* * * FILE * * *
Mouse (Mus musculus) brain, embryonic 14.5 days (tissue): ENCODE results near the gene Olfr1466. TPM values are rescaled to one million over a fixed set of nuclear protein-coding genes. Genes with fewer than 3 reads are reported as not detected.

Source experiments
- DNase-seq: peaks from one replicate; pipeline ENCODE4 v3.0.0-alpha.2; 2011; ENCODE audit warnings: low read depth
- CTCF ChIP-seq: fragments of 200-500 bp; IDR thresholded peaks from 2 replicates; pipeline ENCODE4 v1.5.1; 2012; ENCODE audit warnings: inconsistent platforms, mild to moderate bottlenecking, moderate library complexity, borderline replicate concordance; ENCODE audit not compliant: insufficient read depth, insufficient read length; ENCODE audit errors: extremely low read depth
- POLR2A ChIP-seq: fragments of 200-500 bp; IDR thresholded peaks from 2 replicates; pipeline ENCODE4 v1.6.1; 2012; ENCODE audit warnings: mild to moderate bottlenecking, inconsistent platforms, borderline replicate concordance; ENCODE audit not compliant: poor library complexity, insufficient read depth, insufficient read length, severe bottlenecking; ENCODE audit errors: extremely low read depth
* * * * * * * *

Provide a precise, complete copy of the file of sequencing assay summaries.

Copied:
Mouse (Mus musculus) brain, embryonic 14.5 days (tissue): ENCODE results near the gene Olfr1466. TPM values are rescaled to one million over a fixed set of nuclear protein-coding genes. Genes with fewer than 3 reads are reported as not detected.

Source experiments
- DNase-seq: peaks from one replicate; pipeline ENCODE4 v3.0.0-alpha.2; 2011; ENCODE audit warnings: low read depth
- CTCF ChIP-seq: fragments of 200-500 bp; IDR thresholded peaks from 2 replicates; pipeline ENCODE4 v1.5.1; 2012; ENCODE audit warnings: inconsistent platforms, mild to moderate bottlenecking, moderate library complexity, borderline replicate concordance; ENCODE audit not compliant: insufficient read depth, insufficient read length; ENCODE audit errors: extremely low read depth
- POLR2A ChIP-seq: fragments of 200-500 bp; IDR thresholded peaks from 2 replicates; pipeline ENCODE4 v1.6.1; 2012; ENCODE audit warnings: mild to moderate bottlenecking, inconsistent platforms, borderline replicate concordance; ENCODE audit not compliant: poor library complexity, insufficient read depth, insufficient read length, severe bottlenecking; ENCODE audit errors: extremely low read depth